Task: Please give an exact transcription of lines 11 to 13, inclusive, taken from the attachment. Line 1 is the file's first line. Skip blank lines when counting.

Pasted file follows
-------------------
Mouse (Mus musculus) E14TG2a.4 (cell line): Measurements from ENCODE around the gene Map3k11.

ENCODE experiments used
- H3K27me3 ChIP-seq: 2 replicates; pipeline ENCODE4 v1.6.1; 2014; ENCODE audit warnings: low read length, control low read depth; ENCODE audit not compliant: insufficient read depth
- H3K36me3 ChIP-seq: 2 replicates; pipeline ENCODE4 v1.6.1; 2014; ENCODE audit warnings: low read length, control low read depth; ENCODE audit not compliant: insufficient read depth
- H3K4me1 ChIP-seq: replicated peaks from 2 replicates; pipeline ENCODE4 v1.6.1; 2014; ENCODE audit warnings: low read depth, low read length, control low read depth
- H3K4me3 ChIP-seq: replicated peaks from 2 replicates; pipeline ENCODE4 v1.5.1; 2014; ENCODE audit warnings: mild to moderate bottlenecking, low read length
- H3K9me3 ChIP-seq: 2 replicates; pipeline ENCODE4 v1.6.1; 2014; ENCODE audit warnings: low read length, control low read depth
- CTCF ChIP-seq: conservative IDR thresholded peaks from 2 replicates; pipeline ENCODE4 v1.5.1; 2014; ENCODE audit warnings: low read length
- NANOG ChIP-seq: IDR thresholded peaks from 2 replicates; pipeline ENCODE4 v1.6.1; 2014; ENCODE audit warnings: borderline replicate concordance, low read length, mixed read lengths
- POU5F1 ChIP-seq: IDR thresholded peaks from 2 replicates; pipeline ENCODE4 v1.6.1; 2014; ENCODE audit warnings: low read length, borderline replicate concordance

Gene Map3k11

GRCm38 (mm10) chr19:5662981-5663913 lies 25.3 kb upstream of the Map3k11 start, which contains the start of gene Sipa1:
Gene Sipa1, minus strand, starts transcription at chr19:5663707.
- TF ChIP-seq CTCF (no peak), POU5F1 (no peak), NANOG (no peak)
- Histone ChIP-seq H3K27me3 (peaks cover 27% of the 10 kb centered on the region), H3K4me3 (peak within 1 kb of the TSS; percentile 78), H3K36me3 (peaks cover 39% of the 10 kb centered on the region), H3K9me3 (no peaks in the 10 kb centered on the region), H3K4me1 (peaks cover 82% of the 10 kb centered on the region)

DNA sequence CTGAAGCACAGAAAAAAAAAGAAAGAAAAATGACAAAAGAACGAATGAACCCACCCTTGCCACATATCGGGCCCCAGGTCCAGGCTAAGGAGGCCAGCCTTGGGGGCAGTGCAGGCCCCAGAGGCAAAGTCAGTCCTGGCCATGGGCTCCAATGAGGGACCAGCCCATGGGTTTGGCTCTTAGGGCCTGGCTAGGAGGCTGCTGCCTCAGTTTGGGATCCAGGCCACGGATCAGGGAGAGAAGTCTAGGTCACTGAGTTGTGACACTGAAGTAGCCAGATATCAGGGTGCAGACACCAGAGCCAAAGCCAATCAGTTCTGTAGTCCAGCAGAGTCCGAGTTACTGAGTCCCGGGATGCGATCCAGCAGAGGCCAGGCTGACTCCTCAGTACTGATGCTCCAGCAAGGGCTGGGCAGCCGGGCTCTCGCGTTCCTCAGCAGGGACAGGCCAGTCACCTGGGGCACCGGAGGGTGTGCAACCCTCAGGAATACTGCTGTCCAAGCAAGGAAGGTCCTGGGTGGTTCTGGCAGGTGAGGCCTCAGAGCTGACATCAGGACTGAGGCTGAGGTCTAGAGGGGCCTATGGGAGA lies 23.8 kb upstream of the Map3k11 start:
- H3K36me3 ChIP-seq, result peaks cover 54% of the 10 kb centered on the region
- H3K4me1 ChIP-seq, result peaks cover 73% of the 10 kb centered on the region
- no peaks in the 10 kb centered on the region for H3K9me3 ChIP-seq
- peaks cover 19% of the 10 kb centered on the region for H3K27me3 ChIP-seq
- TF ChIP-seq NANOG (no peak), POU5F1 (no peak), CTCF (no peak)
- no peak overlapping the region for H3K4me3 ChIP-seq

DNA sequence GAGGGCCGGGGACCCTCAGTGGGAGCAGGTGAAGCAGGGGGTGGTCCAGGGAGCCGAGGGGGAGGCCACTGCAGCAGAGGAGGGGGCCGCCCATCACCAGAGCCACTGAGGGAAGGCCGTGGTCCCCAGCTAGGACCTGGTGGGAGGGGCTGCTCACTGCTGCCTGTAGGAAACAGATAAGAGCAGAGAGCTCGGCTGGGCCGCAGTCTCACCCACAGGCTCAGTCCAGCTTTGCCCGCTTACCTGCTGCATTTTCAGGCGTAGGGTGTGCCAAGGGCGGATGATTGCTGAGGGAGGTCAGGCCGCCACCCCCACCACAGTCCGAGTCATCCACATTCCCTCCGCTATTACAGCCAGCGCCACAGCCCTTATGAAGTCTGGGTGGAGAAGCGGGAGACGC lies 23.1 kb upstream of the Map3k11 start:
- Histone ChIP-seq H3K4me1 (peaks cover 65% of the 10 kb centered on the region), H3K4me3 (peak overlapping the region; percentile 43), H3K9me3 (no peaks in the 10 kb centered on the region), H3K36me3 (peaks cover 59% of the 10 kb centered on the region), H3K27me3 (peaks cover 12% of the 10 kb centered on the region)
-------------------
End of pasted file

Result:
Gene Map3k11

GRCm38 (mm10) chr19:5662981-5663913 lies 25.3 kb upstream of the Map3k11 start, which contains the start of gene Sipa1:
Gene Sipa1, minus strand, starts transcription at chr19:5663707.